Louvet was, however, first brought into notice as a politician by his Paris justifié, in reply to a "truly incendiary" pamphlet in which Mounier, after the removal of the king to Paris in October 1789, had attacked the capital, "at that time blameless", and argued that the court should be established elsewhere. This led to Louvet's election to the Jacobin Club, for which, as he writes bitterly in his Memoirs, the qualifications were then "a genuine civisme and some talent." A self-styled philosophe of the true revolutionary type, he now threw himself ardently into the campaign against "despotism" and "reaction" -- against the moderate constitutional royalty advocated by Marquis de Lafayette, the Abbé Maury and other "Machiavellians." On the 25th of December 1791 he presented at the bar of the Assembly his Pétition contre les princes, which had a "prodigious success in the senate and the empire." Elected deputy to the Assembly for the department of Loiret, he made his first speech in January 1792. He attached himself to the Girondists, whose vague deism, sentimental humanitarianism and ardent republicanism he fully shared, and from March to November 1792 he published, at Roland's expense, a bi-weekly journal-affiche, of which the title, La Sentinelle, proclaimed its mission to be to "enlighten the people on all the plots" at a time when, Austria having declared war, the court was "visibly betraying our armies." On the 10th of August he became editor of the Journal des débats, and in this capacity, as well as in the Assembly, made himself conspicuous by his attacks on Robespierre, Marat and the other Montagnards, whom he declares he would have succeeded in bringing to justice in September but for the poor support he received from the Girondist leaders. It is more probable, however, that his ill-balanced invective contributed to their ruin and his own; for him Robespierre was a "royalist", Marat "the principal agent of England", the Montagnards Orleanists in masquerade. His courageous attitude at the trial of Louis XVI, when he supported the "appeal to the people", only served still further to discredit the Girondists. He defended them, however, to the last with great courage, if with little discretion; and after the crisis of the 31st of May 1793 he shared the perils of the party who fled from Paris. His wife, "Lodoïska", who had actively cooperated in his propaganda, was also in danger.
After the fall of Robespierre, he was recalled to the Convention, when he was instrumental in bringing Carrier and the others responsible for the Noyades of Nantes to justice. His influence was now considerable; he was elected a member of the Committee of the Constitution, president of the Assembly, and member of the Committee of Public Safety, against the overgrown power of which he had in earlier days protested. His hatred of the Mountain had not made him reactionary; he was soon regarded as one of the mainstays of the Jacobins, and La Sentinelle reappeared, under his auspices, preaching union among republicans. Under the Directory (1795) he was elected a member of the Council of Five Hundred, of which he was secretary, and also a member of the Institute. Meanwhile he had returned to his old trade and set up a bookseller's shop in the Palais Royal. But, in spite of the fact that he had once more denounced the Jacobins in La Sentinelle, his name had become identified with all that the combative spirits of the jeunesse dorée most disliked; his shop was attacked by the "young men" with cries of "À bas la Loupe, à bas la belle Ladoïska, à bas les gardes du corps de Louvet!" he and his wife were insulted in the streets and the theaters: "À bas les Louvets et les Louvetants!" and he was compelled to leave Paris. The Directory appointed him to the consulship at Palermo, but he died on the 25th of August 1797 before taking up his post.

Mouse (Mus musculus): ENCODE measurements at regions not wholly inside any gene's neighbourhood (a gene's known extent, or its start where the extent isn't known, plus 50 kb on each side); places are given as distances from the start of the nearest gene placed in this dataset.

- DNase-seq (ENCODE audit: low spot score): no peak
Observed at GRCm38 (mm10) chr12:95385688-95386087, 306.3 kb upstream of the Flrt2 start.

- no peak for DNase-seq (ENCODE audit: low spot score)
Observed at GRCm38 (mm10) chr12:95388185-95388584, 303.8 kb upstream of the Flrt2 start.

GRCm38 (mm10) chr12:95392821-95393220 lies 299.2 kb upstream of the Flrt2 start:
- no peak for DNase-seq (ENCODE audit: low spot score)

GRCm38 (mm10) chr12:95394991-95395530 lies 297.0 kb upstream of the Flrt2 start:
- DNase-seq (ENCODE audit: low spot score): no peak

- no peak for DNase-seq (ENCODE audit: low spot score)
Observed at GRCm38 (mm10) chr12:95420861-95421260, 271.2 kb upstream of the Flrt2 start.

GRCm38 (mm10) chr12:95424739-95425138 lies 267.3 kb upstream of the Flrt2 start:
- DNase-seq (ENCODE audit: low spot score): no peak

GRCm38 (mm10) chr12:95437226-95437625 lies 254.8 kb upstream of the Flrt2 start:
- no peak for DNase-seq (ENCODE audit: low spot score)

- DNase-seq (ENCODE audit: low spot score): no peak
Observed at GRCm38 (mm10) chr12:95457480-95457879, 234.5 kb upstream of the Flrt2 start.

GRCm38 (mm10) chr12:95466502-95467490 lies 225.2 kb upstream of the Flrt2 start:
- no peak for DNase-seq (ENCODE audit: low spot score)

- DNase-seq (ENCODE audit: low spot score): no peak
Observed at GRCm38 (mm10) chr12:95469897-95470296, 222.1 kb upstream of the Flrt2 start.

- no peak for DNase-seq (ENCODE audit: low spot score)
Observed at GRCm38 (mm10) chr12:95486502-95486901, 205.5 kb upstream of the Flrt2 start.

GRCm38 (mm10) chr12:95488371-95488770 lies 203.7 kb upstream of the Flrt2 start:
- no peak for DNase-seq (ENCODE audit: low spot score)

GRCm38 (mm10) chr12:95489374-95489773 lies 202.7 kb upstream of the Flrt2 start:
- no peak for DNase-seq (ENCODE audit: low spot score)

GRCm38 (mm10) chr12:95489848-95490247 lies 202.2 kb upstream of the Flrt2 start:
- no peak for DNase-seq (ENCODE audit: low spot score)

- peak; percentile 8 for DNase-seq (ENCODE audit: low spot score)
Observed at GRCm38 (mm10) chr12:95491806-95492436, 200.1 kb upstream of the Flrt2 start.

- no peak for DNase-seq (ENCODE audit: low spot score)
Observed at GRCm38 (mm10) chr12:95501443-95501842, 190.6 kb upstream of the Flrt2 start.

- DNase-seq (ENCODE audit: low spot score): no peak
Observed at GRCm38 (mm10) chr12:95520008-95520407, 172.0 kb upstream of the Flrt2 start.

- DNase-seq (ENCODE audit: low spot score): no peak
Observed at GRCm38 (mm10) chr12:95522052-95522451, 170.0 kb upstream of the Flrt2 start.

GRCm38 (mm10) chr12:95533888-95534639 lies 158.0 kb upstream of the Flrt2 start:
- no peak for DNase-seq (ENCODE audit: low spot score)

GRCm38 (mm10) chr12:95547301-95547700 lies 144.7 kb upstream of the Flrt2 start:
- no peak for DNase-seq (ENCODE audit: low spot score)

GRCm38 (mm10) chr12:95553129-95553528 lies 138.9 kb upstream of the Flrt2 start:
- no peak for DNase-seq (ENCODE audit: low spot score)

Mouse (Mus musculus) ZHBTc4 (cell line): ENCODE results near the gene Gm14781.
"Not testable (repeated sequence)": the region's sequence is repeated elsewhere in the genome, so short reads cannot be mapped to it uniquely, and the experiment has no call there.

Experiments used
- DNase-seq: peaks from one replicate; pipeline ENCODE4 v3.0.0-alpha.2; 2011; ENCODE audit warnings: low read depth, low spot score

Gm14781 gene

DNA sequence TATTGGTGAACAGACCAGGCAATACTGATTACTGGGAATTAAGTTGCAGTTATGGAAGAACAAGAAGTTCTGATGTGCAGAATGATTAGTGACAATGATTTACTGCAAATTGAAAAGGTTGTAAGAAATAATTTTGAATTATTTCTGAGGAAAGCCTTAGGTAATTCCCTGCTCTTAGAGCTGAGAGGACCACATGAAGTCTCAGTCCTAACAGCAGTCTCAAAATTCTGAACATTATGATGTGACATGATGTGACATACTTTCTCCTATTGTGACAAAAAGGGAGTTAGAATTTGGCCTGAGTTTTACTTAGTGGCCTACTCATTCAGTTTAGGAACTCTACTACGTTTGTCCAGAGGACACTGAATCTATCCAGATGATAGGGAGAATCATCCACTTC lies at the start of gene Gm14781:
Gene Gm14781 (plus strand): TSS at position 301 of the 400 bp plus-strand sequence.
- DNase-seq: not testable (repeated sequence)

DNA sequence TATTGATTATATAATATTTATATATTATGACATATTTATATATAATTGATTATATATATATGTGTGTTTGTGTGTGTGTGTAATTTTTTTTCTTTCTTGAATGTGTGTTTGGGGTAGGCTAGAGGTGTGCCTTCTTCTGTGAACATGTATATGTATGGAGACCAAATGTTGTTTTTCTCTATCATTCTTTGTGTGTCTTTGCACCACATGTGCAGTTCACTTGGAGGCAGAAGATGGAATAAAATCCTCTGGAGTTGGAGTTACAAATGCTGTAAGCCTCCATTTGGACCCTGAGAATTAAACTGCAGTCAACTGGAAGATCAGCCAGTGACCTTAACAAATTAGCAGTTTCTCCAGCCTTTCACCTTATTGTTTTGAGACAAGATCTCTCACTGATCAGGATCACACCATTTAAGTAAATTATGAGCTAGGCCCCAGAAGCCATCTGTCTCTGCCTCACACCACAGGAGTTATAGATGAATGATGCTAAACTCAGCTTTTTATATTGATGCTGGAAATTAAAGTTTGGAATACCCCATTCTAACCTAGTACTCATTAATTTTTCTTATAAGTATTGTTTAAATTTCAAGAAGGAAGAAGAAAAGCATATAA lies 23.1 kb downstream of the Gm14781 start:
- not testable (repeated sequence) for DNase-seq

In 1795 Louvet published a portion of his Memoirs under the title of Quelques notices pour l'histoire et le récit de mes périls depuis le 31 mai 1793. They were mainly written in the various hiding-places in which Louvet took refuge, and they give a vivid picture of the sufferings of the proscribed Girondists. They form an invaluable document for the study of the psychology of the Revolution; for in spite of their considerable literary art, they are artless in their revelation of the mental and moral state of their author, a characteristic type of the honest, sentimental, somewhat hysterical and wholly unbalanced minds nurtured on the abstractions of the philosophes. The first complete edition of the Mémoires de Louvet de Couvrai, edited, with preface, notes and tables, by F. A. Aulard, was published at Paris in 1889.